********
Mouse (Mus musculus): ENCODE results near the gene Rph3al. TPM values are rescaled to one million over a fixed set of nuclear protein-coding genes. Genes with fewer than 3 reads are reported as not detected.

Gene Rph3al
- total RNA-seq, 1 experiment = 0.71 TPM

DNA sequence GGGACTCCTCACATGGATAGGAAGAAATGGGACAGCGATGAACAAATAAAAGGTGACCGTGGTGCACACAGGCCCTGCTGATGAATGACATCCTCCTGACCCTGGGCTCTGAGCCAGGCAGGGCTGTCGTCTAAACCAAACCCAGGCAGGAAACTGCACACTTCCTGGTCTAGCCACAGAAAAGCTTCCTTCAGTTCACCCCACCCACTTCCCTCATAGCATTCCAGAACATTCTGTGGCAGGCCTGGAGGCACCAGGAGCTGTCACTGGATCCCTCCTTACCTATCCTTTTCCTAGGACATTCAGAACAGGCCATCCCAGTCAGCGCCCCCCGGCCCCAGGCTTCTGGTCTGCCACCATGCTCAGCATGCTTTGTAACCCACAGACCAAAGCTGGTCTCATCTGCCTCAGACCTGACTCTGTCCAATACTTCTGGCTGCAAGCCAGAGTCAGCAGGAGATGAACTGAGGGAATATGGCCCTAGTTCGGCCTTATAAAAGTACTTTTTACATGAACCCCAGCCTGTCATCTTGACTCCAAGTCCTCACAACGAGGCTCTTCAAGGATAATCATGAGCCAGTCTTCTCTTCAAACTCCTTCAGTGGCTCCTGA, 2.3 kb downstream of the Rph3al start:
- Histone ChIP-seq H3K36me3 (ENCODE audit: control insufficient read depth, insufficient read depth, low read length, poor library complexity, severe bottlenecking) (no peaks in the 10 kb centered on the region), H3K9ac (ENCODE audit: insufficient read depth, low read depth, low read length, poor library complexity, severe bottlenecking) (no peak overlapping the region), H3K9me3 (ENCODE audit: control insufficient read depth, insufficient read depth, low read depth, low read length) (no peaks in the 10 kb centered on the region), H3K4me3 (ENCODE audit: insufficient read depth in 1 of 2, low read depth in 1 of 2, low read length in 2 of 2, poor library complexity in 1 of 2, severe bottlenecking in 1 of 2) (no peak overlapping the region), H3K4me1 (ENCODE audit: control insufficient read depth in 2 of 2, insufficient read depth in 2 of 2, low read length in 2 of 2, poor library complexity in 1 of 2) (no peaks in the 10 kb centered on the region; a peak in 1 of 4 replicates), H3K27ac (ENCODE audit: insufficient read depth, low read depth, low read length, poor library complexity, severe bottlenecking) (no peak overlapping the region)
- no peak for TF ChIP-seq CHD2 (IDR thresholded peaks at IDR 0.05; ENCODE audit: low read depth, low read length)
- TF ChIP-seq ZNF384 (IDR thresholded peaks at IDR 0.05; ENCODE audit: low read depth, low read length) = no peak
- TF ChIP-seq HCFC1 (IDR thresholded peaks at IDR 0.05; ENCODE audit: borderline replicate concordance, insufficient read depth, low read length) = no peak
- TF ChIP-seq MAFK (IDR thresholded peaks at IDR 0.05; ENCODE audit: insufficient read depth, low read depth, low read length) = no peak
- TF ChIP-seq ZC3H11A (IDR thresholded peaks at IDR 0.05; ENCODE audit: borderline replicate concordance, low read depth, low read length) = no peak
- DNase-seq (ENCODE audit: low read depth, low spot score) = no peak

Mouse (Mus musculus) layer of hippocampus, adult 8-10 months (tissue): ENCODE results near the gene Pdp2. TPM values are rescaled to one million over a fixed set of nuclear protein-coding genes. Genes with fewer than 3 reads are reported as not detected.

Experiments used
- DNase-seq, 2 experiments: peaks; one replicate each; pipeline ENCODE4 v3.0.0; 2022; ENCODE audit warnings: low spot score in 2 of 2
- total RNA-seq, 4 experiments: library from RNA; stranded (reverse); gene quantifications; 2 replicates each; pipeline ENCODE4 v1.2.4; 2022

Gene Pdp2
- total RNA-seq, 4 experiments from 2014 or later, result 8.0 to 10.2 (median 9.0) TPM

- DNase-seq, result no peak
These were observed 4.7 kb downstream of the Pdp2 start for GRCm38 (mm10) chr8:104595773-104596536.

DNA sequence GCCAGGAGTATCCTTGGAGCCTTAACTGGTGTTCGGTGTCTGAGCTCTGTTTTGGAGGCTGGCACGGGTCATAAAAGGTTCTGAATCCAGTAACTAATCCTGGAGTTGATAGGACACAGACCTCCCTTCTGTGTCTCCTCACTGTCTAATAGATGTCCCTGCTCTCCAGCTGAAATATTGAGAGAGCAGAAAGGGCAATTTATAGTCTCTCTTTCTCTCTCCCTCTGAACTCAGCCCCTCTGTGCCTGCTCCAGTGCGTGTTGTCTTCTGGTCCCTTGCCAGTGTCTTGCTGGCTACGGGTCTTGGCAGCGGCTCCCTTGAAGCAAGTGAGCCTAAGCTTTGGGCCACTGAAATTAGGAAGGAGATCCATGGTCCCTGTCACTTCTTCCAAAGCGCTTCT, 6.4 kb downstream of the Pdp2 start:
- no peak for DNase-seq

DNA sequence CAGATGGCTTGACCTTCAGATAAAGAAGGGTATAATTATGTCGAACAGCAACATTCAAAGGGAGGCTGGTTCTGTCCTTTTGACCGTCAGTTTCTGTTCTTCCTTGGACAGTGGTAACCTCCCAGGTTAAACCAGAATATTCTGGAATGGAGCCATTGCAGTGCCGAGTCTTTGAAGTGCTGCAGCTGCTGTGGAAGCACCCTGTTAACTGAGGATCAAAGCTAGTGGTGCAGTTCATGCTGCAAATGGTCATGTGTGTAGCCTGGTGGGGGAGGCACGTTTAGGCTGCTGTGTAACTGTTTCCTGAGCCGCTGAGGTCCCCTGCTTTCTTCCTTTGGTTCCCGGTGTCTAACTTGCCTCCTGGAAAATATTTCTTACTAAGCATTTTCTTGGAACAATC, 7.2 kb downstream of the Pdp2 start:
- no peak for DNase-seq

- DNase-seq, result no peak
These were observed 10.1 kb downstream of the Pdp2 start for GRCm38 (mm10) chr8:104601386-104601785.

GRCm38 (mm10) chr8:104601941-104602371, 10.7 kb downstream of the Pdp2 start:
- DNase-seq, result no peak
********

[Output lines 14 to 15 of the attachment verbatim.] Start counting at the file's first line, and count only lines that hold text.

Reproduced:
- DNase-seq, 2 experiments: peaks; one replicate each; pipeline ENCODE4 v3.0.0; 2022; ENCODE audit warnings: low spot score in 2 of 2
- total RNA-seq, 4 experiments: library from RNA; stranded (reverse); gene quantifications; 2 replicates each; pipeline ENCODE4 v1.2.4; 2022